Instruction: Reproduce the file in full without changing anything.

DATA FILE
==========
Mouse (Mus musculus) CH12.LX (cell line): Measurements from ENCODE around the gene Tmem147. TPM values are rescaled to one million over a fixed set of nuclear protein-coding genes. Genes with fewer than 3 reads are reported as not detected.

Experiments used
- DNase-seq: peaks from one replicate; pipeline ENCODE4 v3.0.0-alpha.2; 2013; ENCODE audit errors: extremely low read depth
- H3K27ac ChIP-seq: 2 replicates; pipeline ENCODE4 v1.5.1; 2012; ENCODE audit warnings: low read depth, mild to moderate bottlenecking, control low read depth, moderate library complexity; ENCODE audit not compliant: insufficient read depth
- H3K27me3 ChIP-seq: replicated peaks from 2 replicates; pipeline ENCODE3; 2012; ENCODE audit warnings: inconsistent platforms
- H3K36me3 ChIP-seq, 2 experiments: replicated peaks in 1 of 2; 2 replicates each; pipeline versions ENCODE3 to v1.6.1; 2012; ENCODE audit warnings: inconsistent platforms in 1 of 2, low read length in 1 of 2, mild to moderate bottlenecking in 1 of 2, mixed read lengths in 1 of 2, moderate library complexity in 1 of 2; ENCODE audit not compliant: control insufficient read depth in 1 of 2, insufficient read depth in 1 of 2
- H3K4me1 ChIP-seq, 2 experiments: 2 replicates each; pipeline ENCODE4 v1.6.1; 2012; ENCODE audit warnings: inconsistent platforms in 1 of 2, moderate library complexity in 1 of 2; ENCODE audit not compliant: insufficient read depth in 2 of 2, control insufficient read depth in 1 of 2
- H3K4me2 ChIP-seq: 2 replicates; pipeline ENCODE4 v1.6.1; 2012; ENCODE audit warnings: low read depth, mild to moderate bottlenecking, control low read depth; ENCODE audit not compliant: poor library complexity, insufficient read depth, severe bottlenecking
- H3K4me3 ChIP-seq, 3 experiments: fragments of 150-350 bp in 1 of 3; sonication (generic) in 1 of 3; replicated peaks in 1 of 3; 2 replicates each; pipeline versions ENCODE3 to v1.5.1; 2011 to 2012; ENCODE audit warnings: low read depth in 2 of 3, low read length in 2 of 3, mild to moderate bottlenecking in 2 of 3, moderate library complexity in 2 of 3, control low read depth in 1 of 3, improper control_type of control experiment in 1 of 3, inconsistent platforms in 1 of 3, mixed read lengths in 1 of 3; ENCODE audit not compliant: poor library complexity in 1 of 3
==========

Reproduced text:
Mouse (Mus musculus) CH12.LX (cell line): Measurements from ENCODE around the gene Tmem147. TPM values are rescaled to one million over a fixed set of nuclear protein-coding genes. Genes with fewer than 3 reads are reported as not detected.

Experiments used
- DNase-seq: peaks from one replicate; pipeline ENCODE4 v3.0.0-alpha.2; 2013; ENCODE audit errors: extremely low read depth
- H3K27ac ChIP-seq: 2 replicates; pipeline ENCODE4 v1.5.1; 2012; ENCODE audit warnings: low read depth, mild to moderate bottlenecking, control low read depth, moderate library complexity; ENCODE audit not compliant: insufficient read depth
- H3K27me3 ChIP-seq: replicated peaks from 2 replicates; pipeline ENCODE3; 2012; ENCODE audit warnings: inconsistent platforms
- H3K36me3 ChIP-seq, 2 experiments: replicated peaks in 1 of 2; 2 replicates each; pipeline versions ENCODE3 to v1.6.1; 2012; ENCODE audit warnings: inconsistent platforms in 1 of 2, low read length in 1 of 2, mild to moderate bottlenecking in 1 of 2, mixed read lengths in 1 of 2, moderate library complexity in 1 of 2; ENCODE audit not compliant: control insufficient read depth in 1 of 2, insufficient read depth in 1 of 2
- H3K4me1 ChIP-seq, 2 experiments: 2 replicates each; pipeline ENCODE4 v1.6.1; 2012; ENCODE audit warnings: inconsistent platforms in 1 of 2, moderate library complexity in 1 of 2; ENCODE audit not compliant: insufficient read depth in 2 of 2, control insufficient read depth in 1 of 2
- H3K4me2 ChIP-seq: 2 replicates; pipeline ENCODE4 v1.6.1; 2012; ENCODE audit warnings: low read depth, mild to moderate bottlenecking, control low read depth; ENCODE audit not compliant: poor library complexity, insufficient read depth, severe bottlenecking
- H3K4me3 ChIP-seq, 3 experiments: fragments of 150-350 bp in 1 of 3; sonication (generic) in 1 of 3; replicated peaks in 1 of 3; 2 replicates each; pipeline versions ENCODE3 to v1.5.1; 2011 to 2012; ENCODE audit warnings: low read depth in 2 of 3, low read length in 2 of 3, mild to moderate bottlenecking in 2 of 3, moderate library complexity in 2 of 3, control low read depth in 1 of 3, improper control_type of control experiment in 1 of 3, inconsistent platforms in 1 of 3, mixed read lengths in 1 of 3; ENCODE audit not compliant: poor library complexity in 1 of 3